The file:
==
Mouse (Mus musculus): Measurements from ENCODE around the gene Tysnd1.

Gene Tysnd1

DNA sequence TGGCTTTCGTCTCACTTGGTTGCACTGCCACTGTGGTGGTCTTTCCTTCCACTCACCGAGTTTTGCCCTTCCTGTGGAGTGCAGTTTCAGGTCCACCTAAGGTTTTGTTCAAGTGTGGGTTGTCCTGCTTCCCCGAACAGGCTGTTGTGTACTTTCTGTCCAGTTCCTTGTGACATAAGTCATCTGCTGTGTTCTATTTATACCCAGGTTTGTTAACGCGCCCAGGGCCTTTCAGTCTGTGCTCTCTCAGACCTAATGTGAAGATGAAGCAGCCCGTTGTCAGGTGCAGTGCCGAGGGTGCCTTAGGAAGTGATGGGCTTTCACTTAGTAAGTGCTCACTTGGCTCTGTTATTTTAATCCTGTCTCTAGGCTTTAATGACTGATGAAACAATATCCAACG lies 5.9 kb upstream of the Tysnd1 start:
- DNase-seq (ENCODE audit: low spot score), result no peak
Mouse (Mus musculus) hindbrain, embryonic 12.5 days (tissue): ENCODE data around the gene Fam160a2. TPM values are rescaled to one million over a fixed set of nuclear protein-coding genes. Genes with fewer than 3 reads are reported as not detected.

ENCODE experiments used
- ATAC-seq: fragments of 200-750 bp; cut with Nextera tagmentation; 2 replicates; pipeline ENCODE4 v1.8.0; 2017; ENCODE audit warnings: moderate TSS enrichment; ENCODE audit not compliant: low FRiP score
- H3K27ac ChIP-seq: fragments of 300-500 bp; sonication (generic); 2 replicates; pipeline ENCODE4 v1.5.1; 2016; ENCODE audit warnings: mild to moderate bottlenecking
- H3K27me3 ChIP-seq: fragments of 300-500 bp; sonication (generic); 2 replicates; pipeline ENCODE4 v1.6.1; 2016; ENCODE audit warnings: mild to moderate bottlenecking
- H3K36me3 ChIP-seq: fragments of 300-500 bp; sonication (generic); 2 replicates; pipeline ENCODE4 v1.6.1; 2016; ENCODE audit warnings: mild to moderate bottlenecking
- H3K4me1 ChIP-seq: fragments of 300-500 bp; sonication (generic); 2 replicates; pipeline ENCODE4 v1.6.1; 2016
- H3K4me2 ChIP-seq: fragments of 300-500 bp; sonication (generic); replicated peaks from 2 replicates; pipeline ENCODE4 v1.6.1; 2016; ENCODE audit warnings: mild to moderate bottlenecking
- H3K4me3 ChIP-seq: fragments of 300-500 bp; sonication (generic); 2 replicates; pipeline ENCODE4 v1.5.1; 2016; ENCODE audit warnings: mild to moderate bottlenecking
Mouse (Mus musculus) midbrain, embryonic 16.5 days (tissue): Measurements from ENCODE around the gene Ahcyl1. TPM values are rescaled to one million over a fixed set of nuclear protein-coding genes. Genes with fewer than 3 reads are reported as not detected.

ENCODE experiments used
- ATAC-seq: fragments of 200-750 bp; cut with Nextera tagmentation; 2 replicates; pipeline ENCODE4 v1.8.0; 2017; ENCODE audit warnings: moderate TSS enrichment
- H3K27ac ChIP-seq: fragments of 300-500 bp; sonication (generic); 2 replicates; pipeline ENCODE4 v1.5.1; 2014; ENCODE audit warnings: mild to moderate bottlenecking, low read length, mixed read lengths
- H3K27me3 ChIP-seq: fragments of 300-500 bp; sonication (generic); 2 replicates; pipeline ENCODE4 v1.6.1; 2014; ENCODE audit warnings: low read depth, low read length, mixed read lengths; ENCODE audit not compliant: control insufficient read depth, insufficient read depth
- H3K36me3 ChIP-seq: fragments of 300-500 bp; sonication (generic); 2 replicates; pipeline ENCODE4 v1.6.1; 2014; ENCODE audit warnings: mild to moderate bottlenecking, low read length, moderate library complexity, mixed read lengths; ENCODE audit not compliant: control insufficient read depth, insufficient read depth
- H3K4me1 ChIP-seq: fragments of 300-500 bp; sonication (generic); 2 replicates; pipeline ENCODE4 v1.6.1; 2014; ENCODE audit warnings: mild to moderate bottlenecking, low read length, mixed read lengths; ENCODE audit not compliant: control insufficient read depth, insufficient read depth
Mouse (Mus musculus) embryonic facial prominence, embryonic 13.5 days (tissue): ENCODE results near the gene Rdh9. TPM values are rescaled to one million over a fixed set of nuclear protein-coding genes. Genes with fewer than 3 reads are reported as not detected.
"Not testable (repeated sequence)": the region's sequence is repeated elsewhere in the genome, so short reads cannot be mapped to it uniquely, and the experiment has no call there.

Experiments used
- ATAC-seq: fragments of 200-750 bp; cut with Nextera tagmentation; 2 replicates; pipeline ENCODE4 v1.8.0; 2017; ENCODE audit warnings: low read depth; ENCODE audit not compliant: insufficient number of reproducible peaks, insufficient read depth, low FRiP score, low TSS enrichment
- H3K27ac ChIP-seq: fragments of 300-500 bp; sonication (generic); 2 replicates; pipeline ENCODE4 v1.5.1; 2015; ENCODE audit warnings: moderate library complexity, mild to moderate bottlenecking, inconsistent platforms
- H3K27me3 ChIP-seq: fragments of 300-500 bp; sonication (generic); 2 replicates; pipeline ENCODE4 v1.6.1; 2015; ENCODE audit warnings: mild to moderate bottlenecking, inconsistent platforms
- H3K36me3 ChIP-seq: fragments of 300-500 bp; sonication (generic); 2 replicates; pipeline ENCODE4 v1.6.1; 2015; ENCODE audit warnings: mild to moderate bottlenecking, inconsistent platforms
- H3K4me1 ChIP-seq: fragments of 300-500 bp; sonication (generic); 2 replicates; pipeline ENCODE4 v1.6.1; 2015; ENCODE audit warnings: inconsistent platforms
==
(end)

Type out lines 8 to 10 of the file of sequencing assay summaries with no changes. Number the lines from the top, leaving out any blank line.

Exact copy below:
- H3K27ac ChIP-seq: fragments of 300-500 bp; sonication (generic); 2 replicates; pipeline ENCODE4 v1.5.1; 2016; ENCODE audit warnings: mild to moderate bottlenecking
- H3K27me3 ChIP-seq: fragments of 300-500 bp; sonication (generic); 2 replicates; pipeline ENCODE4 v1.6.1; 2016; ENCODE audit warnings: mild to moderate bottlenecking
- H3K36me3 ChIP-seq: fragments of 300-500 bp; sonication (generic); 2 replicates; pipeline ENCODE4 v1.6.1; 2016; ENCODE audit warnings: mild to moderate bottlenecking